But sometimes I just can’t connect an observation with any logical conclusion.  Sometimes I’m just stuck with a behavior that is disconnected from meaning.  For example, after two years of living in Costa Rica, we have actually seen the inside of a real Costa Rican’s home only a handful of times.  (That’s not counting all our “Gringo” friends who live in “Tico” style homes.)   So one day my curiosity just overwhelmed my patience for observation and I asked a direct question.

I was sitting around the table in the teachers’ break room with 3 other Costa Rican teachers.  I had worked with these ladies for a year and a half and not only did I really like them, I respected them.  They also understood Americans because their students were nearly all missionaries from America.  So I decided that they could handle a direct question and would give me a true answer.

I started gently.  “So, I’ve noticed something about Costa Ricans, tell me if you think it’s true.  Costa Ricans don’t invite people to their houses for dinner very often.  Is that a correct observation?”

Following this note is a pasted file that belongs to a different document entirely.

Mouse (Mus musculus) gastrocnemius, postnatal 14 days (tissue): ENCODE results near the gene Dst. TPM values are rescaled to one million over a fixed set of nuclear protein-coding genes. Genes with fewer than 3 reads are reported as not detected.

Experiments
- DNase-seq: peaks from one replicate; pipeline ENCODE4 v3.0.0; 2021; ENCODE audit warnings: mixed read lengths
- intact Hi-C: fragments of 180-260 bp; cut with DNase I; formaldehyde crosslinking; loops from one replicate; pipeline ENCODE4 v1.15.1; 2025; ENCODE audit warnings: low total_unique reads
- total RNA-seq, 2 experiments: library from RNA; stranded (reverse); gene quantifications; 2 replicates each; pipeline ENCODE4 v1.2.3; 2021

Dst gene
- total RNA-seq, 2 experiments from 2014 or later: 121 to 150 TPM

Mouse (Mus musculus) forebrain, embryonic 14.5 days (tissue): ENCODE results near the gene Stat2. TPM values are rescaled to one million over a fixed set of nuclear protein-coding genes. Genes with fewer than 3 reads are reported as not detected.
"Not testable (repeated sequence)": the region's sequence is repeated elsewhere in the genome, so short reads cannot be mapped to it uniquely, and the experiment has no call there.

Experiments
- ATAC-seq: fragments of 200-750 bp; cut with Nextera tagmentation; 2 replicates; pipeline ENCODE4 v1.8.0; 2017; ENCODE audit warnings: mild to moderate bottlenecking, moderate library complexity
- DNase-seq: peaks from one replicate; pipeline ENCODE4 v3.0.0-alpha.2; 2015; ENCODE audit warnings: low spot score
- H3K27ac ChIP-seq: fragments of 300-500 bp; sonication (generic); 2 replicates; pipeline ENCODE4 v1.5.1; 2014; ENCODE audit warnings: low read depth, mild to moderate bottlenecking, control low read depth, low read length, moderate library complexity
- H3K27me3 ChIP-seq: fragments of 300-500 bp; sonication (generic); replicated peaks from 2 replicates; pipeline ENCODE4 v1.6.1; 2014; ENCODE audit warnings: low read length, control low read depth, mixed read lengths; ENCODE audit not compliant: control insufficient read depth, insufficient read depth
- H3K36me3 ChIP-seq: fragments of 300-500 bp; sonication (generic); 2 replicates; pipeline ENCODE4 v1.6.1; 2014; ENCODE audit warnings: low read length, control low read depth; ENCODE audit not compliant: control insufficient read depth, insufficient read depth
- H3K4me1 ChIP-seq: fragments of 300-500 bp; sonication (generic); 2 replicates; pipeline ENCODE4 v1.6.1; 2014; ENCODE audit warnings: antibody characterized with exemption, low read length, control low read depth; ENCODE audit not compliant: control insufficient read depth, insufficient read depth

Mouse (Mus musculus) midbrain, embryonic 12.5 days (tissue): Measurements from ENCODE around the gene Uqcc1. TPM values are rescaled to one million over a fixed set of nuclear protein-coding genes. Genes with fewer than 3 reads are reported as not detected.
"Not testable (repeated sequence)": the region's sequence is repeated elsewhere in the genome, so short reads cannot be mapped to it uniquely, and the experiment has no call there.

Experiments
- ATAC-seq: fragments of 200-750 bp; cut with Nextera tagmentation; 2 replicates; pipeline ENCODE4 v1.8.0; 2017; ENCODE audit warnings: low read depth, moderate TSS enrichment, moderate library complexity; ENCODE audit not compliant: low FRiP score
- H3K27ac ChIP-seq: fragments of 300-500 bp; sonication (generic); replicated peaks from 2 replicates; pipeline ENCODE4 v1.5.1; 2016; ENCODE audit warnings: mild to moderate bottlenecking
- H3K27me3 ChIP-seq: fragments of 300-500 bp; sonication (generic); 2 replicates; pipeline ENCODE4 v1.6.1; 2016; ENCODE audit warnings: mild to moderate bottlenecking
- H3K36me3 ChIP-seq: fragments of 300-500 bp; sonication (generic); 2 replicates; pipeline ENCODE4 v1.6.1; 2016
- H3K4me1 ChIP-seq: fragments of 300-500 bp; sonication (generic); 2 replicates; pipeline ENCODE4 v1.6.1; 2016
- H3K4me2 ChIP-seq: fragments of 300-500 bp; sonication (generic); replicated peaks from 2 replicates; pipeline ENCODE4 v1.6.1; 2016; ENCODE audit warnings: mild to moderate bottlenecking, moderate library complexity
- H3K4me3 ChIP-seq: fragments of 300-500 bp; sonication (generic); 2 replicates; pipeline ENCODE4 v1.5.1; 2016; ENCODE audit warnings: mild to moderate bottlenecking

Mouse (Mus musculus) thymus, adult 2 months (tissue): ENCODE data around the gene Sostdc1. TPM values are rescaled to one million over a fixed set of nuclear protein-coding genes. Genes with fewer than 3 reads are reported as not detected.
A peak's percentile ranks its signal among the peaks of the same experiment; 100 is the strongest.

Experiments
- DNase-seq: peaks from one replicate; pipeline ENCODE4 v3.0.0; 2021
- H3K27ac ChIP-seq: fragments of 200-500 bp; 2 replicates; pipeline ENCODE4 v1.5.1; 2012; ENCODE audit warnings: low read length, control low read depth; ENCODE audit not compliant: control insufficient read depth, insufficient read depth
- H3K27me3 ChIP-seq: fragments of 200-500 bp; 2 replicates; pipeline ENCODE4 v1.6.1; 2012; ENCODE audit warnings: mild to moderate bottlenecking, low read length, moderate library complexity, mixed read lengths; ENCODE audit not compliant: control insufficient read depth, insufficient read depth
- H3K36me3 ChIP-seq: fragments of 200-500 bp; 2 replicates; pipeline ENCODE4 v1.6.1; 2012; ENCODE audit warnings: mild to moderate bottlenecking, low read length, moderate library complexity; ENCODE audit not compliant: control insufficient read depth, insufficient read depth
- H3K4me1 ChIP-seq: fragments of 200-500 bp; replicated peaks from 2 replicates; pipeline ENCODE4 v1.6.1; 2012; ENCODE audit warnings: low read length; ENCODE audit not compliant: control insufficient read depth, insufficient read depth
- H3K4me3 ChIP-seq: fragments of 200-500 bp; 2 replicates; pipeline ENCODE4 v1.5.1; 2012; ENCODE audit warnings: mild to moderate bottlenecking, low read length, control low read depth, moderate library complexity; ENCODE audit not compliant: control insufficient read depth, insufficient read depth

The air around me crackled with peals of laughter and squeals of pretend shock.  Hands flew expressively into the air and over mouths and on top of heads, “Oh no!  NO!” they all affirmed, “You do NOT invite people into your home!   Only family is invited into the house.”

But WHY?  I pressed.  “The home is very private.  You might as well invite someone into your bedroom to go through your closets!” My friends all gasped at the horror of the thought.  “Once you invite someone into your home THEY ARE FAMILY and you can never get rid of them!  They can ask you for things.  They can show up any time they want.  They will stay as long as they like.  It’s such an imposition.  You have to be very certain that you really like this person, because once they come for dinner, you’re stuck with them.  And it might take 4 or 5 or even 10 years to decide if you like someone enough to invite them over for dinner.”  I guess we’re going to be here a while, in that case.